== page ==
Although he’s no longer the top contender he once was, Miller continues to truck along just fine in the latter days of his UFC career. He’s won five of his last nine bouts and has finished every one of those victories, and has even picked up three more post-fight bonuses over that span.
Altogether, he’s a happy and successful veteran in a sport where not everyone who shares his kind of his mileage could say the same. He’s also unarguably one of the greatest lightweights to ever lace up a pair of UFC gloves.
That being said, Miller admitted Monday there is still one regret that bothers him about his run — and that’s the fact that, despite his successes, he’s never competed for a UFC title.
“A little bit,” Miller acknowledged when asked if it bugs him. “It does today. But it’s one of those things, this sport’s all about timing. You’ve got to get that opportunity when you’ve got the momentum and you’ve got everything going for you. And it’s not so much just to fight for the title — I know that I could’ve won the title. I know that I could’ve held the title. At that time, I was 9-1 in the UFC and there were guys getting title shots on less. It’s just the way that it worked out, and the way that I always looked at it was just that I’m going to keep fighting, I’m going to keep fighting whoever they put in front of me, because I was like, ‘Hey, I know that I can do this. I know that I can compete with the absolute best on the planet.’
“And it didn’t work out. But I wasn’t going to be one of those guys who sat around and waited and waited and waited and just didn’t want to fight unless it was for the title. Because the way I view it is that once you get [the belt], the excitement of it is that everybody’s going to want to fight you, so you’re going to have to fight off all comers no matter the skill set and the style of fight. You’re going to have to fight them all, so I figured why not get it out of the way before I had the title, and then once I had it, it’d be business as usual.”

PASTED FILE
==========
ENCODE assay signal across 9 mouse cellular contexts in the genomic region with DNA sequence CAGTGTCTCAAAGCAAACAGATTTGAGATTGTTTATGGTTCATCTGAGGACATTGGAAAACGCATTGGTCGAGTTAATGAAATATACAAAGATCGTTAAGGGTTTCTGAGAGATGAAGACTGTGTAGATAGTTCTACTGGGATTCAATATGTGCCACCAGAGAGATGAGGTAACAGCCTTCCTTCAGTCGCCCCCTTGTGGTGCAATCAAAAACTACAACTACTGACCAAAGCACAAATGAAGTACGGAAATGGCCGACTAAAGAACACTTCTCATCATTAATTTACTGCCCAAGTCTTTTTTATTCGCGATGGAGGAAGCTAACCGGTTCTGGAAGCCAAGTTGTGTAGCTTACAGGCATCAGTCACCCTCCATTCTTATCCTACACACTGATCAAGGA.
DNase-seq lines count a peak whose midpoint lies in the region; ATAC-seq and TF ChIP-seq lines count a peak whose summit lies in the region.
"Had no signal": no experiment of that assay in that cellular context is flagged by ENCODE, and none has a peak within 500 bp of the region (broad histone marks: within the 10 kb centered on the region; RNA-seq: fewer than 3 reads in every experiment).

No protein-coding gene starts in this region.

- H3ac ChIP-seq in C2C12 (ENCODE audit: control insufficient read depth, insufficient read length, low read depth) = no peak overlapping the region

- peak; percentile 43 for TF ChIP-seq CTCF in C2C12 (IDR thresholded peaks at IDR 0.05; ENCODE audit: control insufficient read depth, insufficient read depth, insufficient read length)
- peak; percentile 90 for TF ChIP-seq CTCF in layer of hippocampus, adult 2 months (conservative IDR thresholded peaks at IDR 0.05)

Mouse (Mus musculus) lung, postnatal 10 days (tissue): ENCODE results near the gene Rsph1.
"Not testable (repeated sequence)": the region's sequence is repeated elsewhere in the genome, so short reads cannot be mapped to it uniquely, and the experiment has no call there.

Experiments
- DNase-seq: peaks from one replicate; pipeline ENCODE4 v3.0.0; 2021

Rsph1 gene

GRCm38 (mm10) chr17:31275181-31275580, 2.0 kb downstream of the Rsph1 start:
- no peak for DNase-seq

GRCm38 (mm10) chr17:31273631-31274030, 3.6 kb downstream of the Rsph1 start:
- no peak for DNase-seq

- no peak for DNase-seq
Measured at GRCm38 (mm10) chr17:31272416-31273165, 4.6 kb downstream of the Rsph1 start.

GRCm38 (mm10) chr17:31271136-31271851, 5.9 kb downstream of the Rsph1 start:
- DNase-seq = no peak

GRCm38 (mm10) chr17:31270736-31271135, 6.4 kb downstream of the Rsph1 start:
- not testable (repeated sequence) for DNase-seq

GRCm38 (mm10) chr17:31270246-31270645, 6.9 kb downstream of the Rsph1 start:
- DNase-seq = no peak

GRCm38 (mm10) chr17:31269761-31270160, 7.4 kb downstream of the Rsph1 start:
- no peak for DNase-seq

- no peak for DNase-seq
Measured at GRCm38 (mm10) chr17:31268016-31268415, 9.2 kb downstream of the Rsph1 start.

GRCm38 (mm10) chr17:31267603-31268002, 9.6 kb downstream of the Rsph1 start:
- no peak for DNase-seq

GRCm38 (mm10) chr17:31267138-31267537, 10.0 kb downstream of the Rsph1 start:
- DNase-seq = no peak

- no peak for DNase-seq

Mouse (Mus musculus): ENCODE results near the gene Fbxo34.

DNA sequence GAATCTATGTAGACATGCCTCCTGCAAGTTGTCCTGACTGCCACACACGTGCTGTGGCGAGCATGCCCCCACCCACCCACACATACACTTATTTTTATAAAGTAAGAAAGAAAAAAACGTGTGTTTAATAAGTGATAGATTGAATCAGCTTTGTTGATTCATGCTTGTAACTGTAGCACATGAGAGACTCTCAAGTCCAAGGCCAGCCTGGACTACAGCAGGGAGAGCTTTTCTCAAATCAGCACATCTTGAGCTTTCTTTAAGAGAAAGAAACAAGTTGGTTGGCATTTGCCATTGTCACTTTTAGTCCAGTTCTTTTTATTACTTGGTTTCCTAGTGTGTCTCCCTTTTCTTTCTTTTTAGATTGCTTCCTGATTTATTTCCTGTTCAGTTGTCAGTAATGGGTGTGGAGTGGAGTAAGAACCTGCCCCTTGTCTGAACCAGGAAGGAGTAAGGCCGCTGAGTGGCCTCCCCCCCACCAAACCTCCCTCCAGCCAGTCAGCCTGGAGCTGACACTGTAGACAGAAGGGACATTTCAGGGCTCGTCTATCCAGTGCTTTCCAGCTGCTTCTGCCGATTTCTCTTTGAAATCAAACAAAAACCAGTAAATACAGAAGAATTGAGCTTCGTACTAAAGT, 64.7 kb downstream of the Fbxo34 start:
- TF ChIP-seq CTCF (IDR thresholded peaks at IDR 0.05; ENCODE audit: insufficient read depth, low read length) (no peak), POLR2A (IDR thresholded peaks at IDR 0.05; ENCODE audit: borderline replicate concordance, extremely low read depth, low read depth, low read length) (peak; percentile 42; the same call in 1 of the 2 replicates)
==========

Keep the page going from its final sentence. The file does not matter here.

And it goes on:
Saturday’s performance was a clear indication that Miller remains a competitive lightweight at age 37, and he isn’t looking to retire anytime soon. But he’s also a realist and he does know that a Michael Bisping-esque late-career run to the belt likely isn’t in the cards.
Miller just wonders how things could’ve been different during his prime era in 2008-11 when he rattled off nine victories over his first 10 fights to start his UFC career.
“Unfortunately I fought a hammer in Benson [Henderson] and I was also dealing with some other bullsh*t that I didn’t really know [about] until fight night,” said Miller, who revealed he dealt with mononucleosis before the Henderson bout followed by a kidney infection.
“So it’s just one of those things. I’ve definitely improved since then, I’m a much more dangerous fighter, I’m much more well-rounded, I feel like my skill set is better, but I’m also a 38-year-old who’s been living this stuff, so the body’s a little bit more beat up today than it was 10 years ago. So it’s not as easy to always be ‘on’ like I was able to back in the day.”